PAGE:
KENYA – Family Bank plans to expand its presence to all 47 counties in Kenya as it gears up for tier-1 status in the next three years, with the drive being funded by the proceeds of its corporate bond that started trading on the Nairobi Securities Exchange (NSE) on 30th June 2021.
The tier-II lender said it would use the funds to increase its branch network from the current 92 outlets in 37 counties, widening its presence and customer base as it also considers an initial public offering proposal.
“We target to be in every county though we recognise that it’s not a determinant to be a tier-1 or II bank,” said Family Bank chief executive Rebecca Mbithi during the bell ringing ceremony for the bond at the NSE.
The bank raised Sh4.42 billion (US$41 million) against a Sh3 billion (US$27.8 million) target in the bond issuance that has a maturity of 5.5 years and has also been given the green light to raise an additional Sh1 billion as a greenshoe option in the offer that is the first tranche of a Sh8 billion (US$74.1 million) medium-term note by the market regulator, Capital Markets Authority.
“The capital raised will to support the digitisation of the bank’s operation to grow and scale out customer numbers, strengthening balance sheet to increase lending to SMEs and finance its regional market entry,” said Ms Mbithi.
The mid-tier lender’s chairman Wilfred Kiboro said the success of the bond would help in the efforts to become a top tier lender by strengthening the balance sheet and capital ratios.
“We are incredibly happy that investors had the confidence to come and invest with Family Bank, and it shows the economy is picking up. The purpose of this to help with our balance sheet and capital ratios and grow as a bank. Our intention is to become a tier-1 bank within our plan to 2024,” he said.
The bank had in 2015 floated another bond which has matured and been redeemed, that allowed it to expand from 30 counties to the current 37 and grow from 1.6 million customers at the time to more than 2.4 million today.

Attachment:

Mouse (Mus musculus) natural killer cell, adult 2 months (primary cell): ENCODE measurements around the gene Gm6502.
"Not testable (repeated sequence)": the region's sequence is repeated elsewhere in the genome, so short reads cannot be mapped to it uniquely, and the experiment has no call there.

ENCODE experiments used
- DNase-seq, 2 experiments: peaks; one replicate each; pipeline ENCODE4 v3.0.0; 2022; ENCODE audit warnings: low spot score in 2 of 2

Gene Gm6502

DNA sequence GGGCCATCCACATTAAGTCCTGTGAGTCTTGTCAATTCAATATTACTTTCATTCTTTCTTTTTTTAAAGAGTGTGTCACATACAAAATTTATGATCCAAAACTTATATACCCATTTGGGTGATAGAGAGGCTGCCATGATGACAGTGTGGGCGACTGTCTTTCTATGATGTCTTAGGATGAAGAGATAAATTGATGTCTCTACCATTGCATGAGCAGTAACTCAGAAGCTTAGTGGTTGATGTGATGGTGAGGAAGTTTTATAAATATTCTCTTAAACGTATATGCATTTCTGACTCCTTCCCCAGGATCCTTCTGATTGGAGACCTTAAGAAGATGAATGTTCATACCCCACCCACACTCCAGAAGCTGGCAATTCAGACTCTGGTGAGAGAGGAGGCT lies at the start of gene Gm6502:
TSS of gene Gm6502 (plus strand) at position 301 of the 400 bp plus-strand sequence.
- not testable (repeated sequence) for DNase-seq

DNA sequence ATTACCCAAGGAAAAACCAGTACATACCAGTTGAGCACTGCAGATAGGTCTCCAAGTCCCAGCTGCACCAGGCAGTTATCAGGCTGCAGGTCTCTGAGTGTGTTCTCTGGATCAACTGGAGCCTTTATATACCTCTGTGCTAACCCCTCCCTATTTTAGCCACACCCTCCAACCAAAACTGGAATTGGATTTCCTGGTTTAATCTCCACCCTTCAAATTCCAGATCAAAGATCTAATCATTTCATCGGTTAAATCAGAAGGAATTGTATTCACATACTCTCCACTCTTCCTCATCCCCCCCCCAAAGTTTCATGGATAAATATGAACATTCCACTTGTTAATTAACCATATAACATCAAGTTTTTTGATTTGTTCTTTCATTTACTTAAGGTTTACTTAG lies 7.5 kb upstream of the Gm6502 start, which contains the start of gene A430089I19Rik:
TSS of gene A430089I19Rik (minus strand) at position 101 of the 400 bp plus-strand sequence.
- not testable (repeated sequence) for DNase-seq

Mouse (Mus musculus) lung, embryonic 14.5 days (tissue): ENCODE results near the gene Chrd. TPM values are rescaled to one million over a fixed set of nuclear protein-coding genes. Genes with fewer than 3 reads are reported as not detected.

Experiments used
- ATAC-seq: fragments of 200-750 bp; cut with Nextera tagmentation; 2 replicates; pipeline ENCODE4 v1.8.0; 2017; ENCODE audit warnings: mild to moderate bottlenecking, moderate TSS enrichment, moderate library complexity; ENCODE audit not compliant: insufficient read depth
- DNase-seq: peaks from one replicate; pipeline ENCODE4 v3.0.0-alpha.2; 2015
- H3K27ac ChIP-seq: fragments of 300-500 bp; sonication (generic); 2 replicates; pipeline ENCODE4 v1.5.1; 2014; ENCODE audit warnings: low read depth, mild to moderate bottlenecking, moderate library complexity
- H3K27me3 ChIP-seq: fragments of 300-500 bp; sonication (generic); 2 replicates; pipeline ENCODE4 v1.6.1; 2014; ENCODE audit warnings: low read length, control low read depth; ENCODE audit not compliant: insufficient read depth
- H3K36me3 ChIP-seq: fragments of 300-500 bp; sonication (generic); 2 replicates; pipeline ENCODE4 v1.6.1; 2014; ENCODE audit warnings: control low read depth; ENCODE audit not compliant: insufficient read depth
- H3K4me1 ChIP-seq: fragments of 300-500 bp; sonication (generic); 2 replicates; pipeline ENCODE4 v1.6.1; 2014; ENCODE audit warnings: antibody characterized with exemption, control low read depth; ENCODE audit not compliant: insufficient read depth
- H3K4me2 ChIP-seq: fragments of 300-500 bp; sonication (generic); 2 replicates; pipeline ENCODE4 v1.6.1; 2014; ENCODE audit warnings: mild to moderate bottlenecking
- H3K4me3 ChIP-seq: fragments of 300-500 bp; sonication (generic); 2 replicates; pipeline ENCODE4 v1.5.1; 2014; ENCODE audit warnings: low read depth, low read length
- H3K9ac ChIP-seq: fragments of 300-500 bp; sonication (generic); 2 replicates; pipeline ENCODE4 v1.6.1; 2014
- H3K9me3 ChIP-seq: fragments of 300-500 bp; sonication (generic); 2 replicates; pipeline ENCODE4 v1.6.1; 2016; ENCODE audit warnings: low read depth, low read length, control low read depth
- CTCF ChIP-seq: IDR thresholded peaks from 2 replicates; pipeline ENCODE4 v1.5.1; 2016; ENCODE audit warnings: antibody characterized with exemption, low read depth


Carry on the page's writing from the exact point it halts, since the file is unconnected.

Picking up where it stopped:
The issuance came after the bank posted a 71.2 percent growth in net earnings to Sh510.17 million (US$4.73 million) in the three months to March 2021.
“The purpose of this to help with our balance sheet and capital ratios and grow as a bank. Our intention is to become a tier-1 bank within our plan to 2024”Rebecca Mbithi – CEO, Family Bank
In April 2021, Family Bank has fully settled the interest and principal of the Sh2.019 billion (US$18.7 million) medium-term note that it borrowed five years ago to fund growth.
The lender tapped into the bond market in September 2015 to raise money for branch expansion, investment in ICT software, loan book growth and strengthening its capital base.
Family Bank’s redemption of its medium-term notes now leaves the value of outstanding corporate bonds trading on the Nairobi Securities Exchange (NSE) at below Sh19 billion (US$176 million).
The outstanding bonds include those issued by Stanbic Bank, NCBA, East African Breweries and Real People and Centum Real Estate Limited.
Activity in the corporate bond market in the years leading to 2015 was fairly active until defaults and fraud by Chase Bank and Imperial Bank hurt investor confidence and subsequently discouraged new debt issues.
Centum Real Estate’s Sh2.96 billion (US$27.4 million) and Acorn Project’s Sh2.03 billion (US$18.8 million) bond that were issued in November and October 2020 respectively marked the latest additions on the NSE but were both marked by under subscriptions.
Other firms in which debt investors have lost money include Nakumatt Supermarkets, Athi River Mining Cement and Kaluworks.
With reduced enthusiasm for corporate bonds, companies have turned to alternative sources of funds to fuel their growth which include taking loans from local banks and development finance institutions and shareholders besides selling stakes to private equity firms.
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